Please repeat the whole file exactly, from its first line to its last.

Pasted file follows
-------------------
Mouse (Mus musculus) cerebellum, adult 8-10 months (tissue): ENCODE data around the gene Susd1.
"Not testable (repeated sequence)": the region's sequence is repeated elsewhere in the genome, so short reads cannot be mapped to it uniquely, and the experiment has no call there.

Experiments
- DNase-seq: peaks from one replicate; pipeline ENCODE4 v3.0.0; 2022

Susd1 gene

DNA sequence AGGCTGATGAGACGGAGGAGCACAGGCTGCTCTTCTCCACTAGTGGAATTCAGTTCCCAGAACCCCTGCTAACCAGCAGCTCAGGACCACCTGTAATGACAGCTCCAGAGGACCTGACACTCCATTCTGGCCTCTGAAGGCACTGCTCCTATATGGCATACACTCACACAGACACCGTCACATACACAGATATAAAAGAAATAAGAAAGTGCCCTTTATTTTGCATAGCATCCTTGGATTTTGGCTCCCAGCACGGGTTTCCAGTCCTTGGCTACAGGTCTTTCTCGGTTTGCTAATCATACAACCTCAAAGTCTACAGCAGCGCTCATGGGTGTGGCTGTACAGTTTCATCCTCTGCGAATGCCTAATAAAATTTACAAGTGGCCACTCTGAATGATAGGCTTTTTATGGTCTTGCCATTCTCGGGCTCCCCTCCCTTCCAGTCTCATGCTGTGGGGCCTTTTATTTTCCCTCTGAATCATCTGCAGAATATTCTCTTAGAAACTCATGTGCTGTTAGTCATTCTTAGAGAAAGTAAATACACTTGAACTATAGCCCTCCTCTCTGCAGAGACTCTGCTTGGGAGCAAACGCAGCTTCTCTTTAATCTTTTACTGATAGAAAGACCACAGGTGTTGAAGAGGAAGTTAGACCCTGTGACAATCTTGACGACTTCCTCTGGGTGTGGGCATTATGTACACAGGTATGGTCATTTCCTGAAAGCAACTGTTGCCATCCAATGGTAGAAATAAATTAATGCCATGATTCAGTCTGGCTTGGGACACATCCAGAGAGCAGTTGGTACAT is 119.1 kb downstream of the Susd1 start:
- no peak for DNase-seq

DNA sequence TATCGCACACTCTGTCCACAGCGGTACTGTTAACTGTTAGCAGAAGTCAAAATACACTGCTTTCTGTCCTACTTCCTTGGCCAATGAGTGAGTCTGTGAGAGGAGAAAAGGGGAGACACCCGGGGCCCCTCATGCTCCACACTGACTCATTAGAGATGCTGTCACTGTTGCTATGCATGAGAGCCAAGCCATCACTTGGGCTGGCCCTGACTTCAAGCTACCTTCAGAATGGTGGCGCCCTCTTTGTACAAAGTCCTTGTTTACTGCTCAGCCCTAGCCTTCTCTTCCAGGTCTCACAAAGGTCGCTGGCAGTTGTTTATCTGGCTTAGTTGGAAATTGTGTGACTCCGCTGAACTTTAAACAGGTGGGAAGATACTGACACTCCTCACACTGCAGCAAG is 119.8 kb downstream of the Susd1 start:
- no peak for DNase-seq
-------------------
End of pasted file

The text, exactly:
Mouse (Mus musculus) cerebellum, adult 8-10 months (tissue): ENCODE data around the gene Susd1.
"Not testable (repeated sequence)": the region's sequence is repeated elsewhere in the genome, so short reads cannot be mapped to it uniquely, and the experiment has no call there.

Experiments
- DNase-seq: peaks from one replicate; pipeline ENCODE4 v3.0.0; 2022

Susd1 gene

DNA sequence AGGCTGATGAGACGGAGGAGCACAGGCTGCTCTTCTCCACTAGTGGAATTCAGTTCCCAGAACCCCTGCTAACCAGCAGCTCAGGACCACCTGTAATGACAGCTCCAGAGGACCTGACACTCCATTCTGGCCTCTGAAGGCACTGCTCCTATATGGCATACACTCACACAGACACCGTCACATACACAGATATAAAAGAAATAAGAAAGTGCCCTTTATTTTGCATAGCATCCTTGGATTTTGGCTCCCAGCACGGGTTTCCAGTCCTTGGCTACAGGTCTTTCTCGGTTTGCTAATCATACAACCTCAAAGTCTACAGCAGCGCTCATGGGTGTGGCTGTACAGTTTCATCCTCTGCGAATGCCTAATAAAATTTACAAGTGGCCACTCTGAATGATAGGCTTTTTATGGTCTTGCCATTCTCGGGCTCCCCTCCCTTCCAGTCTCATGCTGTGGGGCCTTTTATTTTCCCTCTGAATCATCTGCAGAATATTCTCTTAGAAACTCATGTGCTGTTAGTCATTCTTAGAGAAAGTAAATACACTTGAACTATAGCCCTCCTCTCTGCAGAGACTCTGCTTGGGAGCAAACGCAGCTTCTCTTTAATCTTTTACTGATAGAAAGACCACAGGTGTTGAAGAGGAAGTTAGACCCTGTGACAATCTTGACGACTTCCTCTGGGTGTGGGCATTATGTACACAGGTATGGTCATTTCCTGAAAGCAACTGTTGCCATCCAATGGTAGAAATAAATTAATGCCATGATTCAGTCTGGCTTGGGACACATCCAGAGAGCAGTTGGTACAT is 119.1 kb downstream of the Susd1 start:
- no peak for DNase-seq

DNA sequence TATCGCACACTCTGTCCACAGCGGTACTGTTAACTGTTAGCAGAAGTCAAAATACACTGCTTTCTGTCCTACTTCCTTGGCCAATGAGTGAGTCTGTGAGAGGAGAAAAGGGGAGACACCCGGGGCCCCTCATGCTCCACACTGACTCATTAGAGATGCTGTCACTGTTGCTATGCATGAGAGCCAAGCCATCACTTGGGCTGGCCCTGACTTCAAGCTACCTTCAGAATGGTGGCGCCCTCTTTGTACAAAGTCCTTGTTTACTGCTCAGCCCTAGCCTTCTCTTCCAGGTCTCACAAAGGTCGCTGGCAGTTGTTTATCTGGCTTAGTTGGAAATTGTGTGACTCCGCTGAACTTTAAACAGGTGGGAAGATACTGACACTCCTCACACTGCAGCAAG is 119.8 kb downstream of the Susd1 start:
- no peak for DNase-seq